Complementary feeding is an important developmental milestone in children and occurs at a formative time for the development of healthy eating habits that can continue into later childhood and beyond. The timing of weaning has been a controversial subject and recommendations in the UK differ from those in Europe. In the UK and New Zealand, baby-led weaning is becoming increasingly popular. The importance of responsive feeding is highlighted to make parents aware of a baby’s cues indicating hunger or fullness. There have also been advances in the science of immunology that deem the early introduction of allergens to be a preventive strategy for food allergies.
This article discusses the nutritional requirements for infants and reviews the foods that should be introduced and avoided. Guidelines are changing all the time, so nurses must keep up to date with current research to be able to offer advice to parents of infants.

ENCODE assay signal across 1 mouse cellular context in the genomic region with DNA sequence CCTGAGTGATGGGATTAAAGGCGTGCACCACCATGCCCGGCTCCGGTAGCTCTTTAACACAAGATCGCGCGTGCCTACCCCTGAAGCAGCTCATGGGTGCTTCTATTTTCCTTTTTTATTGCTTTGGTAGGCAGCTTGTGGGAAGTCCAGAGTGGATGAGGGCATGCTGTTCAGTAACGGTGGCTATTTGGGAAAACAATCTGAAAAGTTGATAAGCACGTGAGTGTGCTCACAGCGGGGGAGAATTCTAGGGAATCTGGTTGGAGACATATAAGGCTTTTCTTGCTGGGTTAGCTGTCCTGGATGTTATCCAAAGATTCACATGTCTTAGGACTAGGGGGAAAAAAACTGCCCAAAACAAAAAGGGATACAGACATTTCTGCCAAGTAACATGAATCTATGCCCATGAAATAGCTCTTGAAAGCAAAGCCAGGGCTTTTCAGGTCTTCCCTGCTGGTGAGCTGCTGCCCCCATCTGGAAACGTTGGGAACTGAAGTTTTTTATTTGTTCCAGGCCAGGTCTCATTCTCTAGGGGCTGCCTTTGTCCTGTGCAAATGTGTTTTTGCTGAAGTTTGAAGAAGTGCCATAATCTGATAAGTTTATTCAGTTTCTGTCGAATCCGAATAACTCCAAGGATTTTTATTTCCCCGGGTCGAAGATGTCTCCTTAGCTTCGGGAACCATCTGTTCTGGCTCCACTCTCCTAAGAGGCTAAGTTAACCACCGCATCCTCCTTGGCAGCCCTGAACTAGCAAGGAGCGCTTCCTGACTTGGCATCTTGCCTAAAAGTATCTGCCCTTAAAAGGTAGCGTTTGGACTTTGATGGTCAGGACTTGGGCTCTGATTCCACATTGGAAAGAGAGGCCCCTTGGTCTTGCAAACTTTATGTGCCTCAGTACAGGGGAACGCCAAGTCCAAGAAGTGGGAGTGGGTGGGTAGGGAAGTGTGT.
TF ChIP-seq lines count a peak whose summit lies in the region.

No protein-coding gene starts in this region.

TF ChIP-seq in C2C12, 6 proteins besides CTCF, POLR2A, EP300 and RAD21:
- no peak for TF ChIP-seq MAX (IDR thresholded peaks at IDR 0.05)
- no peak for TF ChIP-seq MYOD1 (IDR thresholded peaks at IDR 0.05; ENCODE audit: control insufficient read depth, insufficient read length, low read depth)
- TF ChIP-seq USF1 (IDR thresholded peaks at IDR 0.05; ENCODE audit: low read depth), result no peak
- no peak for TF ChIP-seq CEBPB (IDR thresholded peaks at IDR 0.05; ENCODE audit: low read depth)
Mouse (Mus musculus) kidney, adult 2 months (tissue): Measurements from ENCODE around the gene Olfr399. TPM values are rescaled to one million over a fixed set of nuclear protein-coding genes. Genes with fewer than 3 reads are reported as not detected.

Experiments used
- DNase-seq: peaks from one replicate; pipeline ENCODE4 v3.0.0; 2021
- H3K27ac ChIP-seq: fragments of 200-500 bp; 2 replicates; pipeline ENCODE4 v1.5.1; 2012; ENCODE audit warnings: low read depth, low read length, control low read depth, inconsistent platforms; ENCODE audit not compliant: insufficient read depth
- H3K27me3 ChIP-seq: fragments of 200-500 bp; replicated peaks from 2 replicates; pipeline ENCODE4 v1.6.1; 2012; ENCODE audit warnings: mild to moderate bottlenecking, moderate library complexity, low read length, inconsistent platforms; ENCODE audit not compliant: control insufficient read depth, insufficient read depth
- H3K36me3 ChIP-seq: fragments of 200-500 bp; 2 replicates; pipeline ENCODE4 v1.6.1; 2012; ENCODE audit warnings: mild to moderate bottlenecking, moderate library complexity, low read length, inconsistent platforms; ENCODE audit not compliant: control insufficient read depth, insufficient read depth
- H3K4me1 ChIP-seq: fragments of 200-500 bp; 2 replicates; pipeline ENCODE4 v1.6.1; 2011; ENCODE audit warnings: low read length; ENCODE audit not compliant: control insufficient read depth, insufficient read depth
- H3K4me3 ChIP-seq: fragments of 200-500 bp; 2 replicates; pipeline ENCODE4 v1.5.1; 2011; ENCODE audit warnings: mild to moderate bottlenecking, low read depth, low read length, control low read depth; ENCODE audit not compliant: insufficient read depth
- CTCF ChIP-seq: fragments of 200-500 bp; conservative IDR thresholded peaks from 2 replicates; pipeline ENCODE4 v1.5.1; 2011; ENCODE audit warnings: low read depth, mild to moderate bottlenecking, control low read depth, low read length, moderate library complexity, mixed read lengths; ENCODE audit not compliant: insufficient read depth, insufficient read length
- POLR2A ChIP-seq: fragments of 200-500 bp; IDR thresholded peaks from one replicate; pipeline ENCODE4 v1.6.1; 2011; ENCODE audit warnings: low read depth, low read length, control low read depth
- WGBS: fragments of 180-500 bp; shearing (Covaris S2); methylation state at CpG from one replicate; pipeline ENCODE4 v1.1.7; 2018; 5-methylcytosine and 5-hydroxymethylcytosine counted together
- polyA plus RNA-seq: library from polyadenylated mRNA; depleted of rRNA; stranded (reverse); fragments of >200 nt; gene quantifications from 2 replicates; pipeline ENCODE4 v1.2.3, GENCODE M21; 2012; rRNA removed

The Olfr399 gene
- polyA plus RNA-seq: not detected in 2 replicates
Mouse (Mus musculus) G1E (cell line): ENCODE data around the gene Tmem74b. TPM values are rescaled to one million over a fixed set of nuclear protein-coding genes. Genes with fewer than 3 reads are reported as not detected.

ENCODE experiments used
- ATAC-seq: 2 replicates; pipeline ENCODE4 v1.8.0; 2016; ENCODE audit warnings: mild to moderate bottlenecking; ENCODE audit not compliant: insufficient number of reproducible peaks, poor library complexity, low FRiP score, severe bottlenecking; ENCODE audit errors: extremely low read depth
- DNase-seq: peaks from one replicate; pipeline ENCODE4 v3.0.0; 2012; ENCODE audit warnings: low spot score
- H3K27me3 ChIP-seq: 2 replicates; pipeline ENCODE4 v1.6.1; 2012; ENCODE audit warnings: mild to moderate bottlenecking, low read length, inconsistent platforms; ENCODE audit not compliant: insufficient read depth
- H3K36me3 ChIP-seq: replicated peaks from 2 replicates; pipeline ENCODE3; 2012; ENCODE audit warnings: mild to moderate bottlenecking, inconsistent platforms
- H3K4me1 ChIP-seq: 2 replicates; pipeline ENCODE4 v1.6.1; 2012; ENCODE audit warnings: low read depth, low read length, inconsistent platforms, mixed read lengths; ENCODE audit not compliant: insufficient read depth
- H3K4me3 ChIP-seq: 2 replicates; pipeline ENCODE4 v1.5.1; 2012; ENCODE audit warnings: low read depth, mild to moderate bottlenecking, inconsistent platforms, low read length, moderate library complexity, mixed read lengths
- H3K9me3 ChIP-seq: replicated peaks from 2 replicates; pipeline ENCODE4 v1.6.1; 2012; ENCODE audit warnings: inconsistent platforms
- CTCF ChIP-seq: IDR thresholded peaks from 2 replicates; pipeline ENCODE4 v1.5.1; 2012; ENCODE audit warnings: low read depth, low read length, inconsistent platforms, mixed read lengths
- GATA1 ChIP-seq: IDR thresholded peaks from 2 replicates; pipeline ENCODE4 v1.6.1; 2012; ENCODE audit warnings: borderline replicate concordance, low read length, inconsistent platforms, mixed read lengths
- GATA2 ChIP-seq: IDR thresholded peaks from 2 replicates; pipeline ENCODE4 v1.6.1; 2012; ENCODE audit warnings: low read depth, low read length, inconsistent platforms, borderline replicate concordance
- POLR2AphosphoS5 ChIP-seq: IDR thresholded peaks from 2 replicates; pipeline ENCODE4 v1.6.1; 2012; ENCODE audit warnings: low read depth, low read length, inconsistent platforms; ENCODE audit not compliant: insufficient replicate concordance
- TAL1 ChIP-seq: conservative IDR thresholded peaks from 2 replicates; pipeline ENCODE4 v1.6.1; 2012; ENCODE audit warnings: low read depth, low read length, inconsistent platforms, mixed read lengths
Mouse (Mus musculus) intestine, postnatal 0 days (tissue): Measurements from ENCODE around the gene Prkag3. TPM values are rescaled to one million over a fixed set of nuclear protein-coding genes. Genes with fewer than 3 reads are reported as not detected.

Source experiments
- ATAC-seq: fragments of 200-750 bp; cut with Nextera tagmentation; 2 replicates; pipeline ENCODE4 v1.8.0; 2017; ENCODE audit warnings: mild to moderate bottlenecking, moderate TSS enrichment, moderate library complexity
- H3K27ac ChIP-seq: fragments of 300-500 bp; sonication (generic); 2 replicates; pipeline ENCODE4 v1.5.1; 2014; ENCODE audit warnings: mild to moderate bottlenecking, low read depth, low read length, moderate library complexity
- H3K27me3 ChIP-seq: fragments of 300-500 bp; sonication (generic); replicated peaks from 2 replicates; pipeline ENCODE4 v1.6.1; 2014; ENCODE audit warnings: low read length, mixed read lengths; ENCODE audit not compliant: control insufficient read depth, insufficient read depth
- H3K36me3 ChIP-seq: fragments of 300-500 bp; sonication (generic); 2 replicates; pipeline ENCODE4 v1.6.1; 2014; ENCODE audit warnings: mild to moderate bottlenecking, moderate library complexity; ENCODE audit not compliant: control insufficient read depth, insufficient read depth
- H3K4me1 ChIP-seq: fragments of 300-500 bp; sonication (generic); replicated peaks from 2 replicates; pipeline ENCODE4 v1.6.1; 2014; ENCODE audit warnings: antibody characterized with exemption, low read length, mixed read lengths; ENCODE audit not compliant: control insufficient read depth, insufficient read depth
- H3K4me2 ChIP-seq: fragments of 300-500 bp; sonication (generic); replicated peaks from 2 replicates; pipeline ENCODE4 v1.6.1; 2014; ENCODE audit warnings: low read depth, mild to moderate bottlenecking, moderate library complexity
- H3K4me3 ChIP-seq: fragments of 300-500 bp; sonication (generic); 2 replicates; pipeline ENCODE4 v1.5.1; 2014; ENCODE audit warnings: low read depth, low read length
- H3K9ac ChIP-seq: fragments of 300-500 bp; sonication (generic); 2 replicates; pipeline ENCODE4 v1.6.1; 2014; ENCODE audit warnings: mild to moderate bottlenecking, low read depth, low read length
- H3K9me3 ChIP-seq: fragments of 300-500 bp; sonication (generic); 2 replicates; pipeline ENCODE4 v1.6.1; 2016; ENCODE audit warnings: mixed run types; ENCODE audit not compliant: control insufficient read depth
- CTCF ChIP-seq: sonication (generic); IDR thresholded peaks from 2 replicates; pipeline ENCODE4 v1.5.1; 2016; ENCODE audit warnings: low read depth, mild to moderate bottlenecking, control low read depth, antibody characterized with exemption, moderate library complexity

Nursing Children and Young People. doi: 10.7748/ncyp.2018.e1032Citation
Warren J (2018) An update on complementary feeding. Nursing Children and Young People. doi: 10.7748/ncyp.2018.e1032Peer review
This article has been subject to open peer review and has been checked for plagiarism using automated softwareCorrespondence
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This article was commissioned by the British Specialist Nutrition Association
Published online: 02 November 2018
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